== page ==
Yesterday, three Credit Suisse bankers were charged with fraud by the U.S. Attorney for the S.D.N.Y., Preet S. Bharara, for inflating value of mortgage bonds during financial crisis to inflate their own bonuses. Significantly, two of the three traders pleaded guilty yesterday. As a result, nobody can truthfully utter the line “there have been no Wall Street bankster convictions!” Of course, Wall Street banks like Goldman and Citibank had also entered into settlements with the SEC prior to this, but as a routine practice in such settlements, the banks didn’t admit to any wrongdoing. These successful prosecutions of the Credit Suisse traders are likely to lead to more convictions, as the two who plead guilty are cooperating with the U.S. Attorney. Other investigations are also pending against the Bank of New York Mellon and Deutsche Bank.
I’m sure there will be some critics who will characterize these prosecutions as too little, too late, and remain convinced that this administration simply doesn’t care to enforce criminal laws against the big Wall Street banks. Wrong. Mr. Bharara spoke to this point yesterday, “The number of prosecutions is not a function of resources, effort, commitment or courage. It is a function of the laws, the facts, and the painstaking nature of these investigations.”
This is bananas. From Stephen Foster at Addicting Info:
Two protesters involved with Occupy Santa Cruz in California walked into Bank of America earlier this week to close their own accounts as part of the national protest against the greed and irresponsibility of Wall Street, which has only seen it’s profits soar since it nearly collapsed the economy back in 2008… Rather than allow their customers to close their accounts, they told them that “you can not be a protester and a customer at the same time.” The bank manager threatened to lock the doors and call the police to have their own customers arrested for the simple act of requesting the closure of their own accounts. The two women left the bank and called the police. The officer went into the bank and after talking to the manager, relayed a message to them. According to the bank manager, “If they came in with the signs and they were part of the protest earlier, then they are protesters and cannot be customers at the same time.”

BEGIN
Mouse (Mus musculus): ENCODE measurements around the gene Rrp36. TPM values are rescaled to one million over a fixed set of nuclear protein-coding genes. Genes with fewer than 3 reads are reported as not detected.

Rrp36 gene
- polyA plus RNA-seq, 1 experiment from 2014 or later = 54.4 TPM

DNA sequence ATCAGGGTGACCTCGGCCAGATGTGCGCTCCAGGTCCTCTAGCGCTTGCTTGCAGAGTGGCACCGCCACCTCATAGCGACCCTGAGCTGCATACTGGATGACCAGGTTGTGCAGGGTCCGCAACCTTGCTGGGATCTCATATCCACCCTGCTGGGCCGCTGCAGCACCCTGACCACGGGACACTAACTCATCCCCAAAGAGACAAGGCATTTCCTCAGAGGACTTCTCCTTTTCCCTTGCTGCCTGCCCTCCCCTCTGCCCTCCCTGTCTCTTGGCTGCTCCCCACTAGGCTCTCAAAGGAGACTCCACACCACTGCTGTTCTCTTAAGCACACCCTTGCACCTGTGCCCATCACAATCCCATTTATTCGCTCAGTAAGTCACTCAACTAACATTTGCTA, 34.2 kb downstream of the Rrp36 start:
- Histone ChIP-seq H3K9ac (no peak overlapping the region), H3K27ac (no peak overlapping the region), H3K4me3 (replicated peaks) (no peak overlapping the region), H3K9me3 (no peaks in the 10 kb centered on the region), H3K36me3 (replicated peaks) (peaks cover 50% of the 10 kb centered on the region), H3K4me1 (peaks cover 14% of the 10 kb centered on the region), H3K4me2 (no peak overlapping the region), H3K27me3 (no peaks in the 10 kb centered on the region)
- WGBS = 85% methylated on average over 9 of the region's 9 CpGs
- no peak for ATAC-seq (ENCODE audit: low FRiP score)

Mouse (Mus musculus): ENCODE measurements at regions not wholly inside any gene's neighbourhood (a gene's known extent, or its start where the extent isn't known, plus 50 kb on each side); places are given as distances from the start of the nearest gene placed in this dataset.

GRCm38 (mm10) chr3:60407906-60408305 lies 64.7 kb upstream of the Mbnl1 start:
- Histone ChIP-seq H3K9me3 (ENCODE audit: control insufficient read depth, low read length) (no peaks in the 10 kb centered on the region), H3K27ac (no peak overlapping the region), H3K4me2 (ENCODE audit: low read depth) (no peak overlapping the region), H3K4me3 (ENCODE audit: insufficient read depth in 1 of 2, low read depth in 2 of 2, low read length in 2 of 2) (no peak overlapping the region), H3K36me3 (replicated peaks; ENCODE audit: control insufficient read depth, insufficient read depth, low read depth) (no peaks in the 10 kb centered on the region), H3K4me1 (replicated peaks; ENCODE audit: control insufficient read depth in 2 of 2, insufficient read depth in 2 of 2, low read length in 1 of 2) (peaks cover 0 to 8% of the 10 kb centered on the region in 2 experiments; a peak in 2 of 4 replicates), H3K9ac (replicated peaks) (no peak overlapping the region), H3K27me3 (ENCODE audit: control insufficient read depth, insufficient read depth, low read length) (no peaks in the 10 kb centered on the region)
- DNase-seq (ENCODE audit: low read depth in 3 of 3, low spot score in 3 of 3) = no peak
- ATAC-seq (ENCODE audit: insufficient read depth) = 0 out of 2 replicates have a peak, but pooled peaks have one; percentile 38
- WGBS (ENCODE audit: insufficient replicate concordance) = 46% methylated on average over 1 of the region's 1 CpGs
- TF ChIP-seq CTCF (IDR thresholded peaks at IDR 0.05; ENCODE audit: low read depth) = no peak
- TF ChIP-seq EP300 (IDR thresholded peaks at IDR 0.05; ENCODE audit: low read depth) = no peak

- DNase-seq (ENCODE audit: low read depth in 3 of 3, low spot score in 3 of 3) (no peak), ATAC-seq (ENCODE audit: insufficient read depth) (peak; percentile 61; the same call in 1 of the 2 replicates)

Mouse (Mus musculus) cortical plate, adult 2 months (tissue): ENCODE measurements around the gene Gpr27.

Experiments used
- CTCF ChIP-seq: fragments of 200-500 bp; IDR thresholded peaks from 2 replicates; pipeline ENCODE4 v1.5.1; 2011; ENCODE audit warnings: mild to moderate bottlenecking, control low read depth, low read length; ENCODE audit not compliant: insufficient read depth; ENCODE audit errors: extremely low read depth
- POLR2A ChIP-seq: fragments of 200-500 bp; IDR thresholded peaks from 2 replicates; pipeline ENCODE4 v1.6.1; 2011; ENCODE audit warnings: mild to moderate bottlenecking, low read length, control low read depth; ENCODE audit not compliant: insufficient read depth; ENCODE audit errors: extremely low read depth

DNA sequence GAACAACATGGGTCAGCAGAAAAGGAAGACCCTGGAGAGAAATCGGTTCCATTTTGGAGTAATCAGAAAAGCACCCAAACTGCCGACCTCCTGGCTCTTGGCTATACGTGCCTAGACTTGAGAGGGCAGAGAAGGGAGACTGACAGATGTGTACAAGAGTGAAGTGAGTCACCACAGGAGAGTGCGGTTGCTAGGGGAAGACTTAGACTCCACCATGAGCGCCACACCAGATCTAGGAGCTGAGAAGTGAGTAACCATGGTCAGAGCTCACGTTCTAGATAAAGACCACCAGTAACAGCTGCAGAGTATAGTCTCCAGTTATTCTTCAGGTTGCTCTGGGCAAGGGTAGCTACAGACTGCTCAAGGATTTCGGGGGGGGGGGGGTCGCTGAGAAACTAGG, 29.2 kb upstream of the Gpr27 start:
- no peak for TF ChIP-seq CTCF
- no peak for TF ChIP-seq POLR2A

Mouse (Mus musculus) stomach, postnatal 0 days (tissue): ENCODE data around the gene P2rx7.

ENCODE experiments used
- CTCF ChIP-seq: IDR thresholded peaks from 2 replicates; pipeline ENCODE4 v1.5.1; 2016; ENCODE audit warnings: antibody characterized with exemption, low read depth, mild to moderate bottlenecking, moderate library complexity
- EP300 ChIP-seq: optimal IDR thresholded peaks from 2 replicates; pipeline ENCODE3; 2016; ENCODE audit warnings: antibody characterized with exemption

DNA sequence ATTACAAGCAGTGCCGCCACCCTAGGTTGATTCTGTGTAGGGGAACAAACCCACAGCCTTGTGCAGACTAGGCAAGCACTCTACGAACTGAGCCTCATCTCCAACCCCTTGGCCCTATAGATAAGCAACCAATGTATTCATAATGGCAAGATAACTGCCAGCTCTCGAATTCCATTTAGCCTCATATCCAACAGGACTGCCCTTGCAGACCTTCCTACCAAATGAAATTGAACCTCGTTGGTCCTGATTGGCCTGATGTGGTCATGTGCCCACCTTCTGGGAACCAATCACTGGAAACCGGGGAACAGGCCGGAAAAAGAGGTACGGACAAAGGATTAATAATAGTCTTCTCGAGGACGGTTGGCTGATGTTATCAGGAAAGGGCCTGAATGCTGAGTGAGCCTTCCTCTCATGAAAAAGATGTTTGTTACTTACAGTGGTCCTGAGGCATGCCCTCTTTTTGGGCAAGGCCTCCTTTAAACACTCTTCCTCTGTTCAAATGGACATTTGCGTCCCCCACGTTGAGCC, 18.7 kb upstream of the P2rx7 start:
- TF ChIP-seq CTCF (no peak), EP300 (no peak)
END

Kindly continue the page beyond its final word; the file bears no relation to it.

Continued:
Admittedly, I was skeptical of the video which is going viral on Twitter and which shows either police or security guards ushering into the bank a woman standing outside of a Citibank branch holding her checkbook and repeating, “I’m a customer!”
It is hard to discern exactly what is going on in this video, and wary of astroturfing, I was loathe to jump up and down about a video that (might) tell only part of the story:
Having seen Citibank’s press release on the matter, however, I have to call bullshit:
Remember, remember, to move from big bank to credit unions
I find the obsession with Guy Fawkes Day and the V for Vendetta masks to be somewhat ridiculous, to the extent that it advocates passivity while waiting for a black-caped savior to rescue the masses from government control. (Think about it — the downtrodden Brits in the film did little aside from show up at the alloted time and place wearing a creepy mask.)
Nonetheless, November 5 is as good a day as any to move from big banks to credit unions:
The growing anger directed at U.S. banks (especially the big ones that took federal bailout funds) over recent fee increases coalesced this weekend into a Facebook-driven campaign urging Americans to close their accounts at large banks and move their money to credit unions by Nov. 5.